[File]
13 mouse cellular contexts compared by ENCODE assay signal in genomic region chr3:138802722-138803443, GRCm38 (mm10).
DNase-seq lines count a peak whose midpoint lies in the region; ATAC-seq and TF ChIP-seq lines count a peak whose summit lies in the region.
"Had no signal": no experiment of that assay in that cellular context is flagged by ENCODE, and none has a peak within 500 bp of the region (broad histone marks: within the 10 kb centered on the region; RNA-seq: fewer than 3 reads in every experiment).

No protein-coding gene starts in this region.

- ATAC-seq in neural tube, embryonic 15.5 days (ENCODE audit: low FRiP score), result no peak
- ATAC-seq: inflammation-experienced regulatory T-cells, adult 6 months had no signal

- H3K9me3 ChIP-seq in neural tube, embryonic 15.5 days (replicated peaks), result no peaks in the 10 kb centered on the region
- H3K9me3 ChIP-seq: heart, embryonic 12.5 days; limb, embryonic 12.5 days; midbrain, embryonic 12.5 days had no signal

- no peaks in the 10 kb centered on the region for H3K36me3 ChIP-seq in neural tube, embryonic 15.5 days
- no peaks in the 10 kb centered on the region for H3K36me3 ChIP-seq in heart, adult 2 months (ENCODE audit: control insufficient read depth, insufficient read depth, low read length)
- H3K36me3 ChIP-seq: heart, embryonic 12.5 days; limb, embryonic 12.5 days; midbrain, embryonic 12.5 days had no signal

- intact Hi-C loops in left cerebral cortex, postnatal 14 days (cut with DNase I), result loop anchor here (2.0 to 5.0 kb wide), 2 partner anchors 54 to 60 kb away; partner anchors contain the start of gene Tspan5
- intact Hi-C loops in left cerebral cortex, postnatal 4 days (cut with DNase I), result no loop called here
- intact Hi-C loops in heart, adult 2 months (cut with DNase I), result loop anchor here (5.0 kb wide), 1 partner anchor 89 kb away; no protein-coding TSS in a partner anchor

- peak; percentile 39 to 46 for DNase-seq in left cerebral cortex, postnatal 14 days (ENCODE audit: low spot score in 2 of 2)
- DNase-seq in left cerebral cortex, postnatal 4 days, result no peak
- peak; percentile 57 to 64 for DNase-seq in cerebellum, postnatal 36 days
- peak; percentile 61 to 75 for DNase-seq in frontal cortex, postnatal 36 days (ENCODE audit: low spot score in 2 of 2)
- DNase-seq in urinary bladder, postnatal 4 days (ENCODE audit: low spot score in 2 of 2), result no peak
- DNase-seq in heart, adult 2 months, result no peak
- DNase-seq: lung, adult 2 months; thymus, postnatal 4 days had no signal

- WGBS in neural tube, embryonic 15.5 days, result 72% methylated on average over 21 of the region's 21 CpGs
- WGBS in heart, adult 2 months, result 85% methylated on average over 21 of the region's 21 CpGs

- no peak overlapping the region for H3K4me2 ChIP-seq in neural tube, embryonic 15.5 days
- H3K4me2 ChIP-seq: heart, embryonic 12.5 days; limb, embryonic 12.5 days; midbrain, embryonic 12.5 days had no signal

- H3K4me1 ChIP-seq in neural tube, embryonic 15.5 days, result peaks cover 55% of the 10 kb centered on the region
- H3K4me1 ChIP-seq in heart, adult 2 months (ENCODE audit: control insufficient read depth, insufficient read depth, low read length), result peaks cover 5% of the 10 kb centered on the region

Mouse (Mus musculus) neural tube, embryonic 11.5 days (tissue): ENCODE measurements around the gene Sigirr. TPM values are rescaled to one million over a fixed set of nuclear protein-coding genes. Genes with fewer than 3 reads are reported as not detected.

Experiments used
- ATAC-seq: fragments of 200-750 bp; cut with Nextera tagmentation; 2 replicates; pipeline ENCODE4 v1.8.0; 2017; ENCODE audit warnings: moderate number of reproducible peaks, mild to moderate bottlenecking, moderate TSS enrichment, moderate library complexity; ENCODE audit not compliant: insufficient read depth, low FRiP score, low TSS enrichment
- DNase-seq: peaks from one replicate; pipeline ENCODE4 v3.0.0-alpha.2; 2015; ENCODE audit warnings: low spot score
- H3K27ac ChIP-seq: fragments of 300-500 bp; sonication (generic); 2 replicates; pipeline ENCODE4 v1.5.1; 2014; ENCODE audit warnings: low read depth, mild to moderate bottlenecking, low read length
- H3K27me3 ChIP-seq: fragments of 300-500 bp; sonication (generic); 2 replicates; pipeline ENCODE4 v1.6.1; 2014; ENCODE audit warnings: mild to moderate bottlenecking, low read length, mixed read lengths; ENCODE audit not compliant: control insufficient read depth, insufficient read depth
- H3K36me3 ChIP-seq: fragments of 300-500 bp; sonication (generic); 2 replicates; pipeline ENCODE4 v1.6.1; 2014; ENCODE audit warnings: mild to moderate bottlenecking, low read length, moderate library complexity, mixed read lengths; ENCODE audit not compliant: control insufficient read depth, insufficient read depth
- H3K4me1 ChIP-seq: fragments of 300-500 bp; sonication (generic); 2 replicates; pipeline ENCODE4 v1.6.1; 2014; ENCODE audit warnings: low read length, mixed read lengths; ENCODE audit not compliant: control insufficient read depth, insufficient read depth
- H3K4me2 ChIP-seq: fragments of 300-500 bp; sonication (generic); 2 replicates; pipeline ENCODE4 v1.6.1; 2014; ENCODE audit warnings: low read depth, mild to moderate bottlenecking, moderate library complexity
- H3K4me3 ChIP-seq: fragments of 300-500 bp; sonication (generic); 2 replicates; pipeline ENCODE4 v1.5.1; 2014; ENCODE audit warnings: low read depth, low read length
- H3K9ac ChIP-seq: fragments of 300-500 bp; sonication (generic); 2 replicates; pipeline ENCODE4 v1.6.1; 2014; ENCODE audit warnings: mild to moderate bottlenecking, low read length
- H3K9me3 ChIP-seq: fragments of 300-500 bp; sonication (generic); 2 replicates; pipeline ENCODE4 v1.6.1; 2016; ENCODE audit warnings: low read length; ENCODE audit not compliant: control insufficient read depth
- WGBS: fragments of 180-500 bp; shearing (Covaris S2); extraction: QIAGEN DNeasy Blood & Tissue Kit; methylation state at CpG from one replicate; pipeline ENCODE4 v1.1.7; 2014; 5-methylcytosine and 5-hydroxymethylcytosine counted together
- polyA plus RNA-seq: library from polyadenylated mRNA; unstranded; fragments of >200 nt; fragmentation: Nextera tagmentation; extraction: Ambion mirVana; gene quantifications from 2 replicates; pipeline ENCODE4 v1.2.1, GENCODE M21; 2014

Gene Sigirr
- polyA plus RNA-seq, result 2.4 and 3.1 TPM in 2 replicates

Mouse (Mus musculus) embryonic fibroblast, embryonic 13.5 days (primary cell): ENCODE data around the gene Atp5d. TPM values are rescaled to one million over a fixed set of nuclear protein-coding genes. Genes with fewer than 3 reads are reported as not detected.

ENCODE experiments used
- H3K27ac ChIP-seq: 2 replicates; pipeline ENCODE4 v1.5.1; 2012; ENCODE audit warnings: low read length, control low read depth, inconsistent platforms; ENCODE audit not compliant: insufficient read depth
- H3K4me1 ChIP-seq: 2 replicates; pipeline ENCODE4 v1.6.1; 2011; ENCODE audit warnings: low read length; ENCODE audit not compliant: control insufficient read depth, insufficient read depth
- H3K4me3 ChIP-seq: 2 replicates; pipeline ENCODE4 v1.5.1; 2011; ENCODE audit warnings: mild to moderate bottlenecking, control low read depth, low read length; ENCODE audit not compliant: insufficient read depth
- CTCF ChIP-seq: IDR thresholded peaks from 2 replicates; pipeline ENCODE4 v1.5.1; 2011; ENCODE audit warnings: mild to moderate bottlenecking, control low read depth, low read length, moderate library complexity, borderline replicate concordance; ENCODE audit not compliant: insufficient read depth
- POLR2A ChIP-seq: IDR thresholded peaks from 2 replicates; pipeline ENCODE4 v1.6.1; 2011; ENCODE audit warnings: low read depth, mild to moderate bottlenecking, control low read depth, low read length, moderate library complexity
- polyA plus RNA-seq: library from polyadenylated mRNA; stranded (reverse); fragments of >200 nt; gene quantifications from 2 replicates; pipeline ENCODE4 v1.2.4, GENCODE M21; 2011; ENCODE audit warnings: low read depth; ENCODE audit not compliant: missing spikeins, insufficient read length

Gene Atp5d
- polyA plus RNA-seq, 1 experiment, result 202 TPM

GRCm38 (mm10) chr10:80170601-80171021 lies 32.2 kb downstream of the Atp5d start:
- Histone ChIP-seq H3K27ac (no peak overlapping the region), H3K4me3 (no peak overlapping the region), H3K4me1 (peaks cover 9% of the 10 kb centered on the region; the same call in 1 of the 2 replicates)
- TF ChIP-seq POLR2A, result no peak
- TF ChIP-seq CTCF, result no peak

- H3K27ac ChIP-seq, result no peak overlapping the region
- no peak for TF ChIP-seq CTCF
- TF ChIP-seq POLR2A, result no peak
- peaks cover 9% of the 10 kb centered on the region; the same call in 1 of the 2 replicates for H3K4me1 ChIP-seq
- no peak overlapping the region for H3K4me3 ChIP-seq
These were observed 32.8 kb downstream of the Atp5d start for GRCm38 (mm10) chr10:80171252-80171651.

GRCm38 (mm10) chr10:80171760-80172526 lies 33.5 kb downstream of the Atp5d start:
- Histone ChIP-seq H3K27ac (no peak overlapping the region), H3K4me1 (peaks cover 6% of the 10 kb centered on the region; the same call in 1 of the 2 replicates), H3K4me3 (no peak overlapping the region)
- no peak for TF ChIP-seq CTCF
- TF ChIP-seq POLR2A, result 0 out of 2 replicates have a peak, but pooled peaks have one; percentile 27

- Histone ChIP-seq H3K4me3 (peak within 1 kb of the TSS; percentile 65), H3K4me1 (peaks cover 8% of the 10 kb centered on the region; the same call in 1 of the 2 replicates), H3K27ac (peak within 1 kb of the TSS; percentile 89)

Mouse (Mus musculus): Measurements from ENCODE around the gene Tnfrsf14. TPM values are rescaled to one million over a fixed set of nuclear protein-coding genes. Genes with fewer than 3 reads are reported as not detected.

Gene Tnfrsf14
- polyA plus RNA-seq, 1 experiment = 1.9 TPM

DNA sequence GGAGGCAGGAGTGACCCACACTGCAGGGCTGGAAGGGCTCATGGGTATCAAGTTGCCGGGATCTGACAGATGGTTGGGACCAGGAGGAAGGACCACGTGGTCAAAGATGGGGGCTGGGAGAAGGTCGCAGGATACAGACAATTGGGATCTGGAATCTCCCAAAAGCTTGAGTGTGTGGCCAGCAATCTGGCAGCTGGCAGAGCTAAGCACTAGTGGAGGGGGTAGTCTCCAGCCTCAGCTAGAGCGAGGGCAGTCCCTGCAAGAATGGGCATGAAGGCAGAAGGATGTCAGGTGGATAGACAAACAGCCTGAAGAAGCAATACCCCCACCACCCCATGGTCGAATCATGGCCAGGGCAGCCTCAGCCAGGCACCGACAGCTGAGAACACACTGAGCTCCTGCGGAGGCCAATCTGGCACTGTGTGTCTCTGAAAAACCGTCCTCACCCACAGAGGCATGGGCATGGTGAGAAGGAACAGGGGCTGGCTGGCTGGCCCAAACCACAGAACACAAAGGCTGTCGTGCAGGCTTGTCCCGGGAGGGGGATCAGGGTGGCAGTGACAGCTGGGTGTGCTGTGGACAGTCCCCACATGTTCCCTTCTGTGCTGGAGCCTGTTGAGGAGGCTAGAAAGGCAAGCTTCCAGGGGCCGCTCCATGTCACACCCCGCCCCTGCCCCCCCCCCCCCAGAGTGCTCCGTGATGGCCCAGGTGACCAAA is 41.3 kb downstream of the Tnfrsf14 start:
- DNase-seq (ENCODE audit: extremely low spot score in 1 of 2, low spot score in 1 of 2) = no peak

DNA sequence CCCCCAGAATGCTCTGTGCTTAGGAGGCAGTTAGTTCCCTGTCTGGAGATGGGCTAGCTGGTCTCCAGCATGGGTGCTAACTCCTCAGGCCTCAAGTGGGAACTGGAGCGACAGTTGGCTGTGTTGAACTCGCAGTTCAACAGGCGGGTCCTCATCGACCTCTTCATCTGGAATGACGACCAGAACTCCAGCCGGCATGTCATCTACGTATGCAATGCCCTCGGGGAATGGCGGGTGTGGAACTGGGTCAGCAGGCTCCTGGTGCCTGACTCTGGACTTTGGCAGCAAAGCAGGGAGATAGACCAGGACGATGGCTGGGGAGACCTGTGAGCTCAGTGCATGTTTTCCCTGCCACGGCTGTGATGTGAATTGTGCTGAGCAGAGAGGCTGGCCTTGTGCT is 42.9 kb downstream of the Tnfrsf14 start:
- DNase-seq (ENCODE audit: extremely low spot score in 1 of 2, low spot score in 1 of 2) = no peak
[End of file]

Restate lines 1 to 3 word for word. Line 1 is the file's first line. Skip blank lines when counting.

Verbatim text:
13 mouse cellular contexts compared by ENCODE assay signal in genomic region chr3:138802722-138803443, GRCm38 (mm10).
DNase-seq lines count a peak whose midpoint lies in the region; ATAC-seq and TF ChIP-seq lines count a peak whose summit lies in the region.
"Had no signal": no experiment of that assay in that cellular context is flagged by ENCODE, and none has a peak within 500 bp of the region (broad histone marks: within the 10 kb centered on the region; RNA-seq: fewer than 3 reads in every experiment).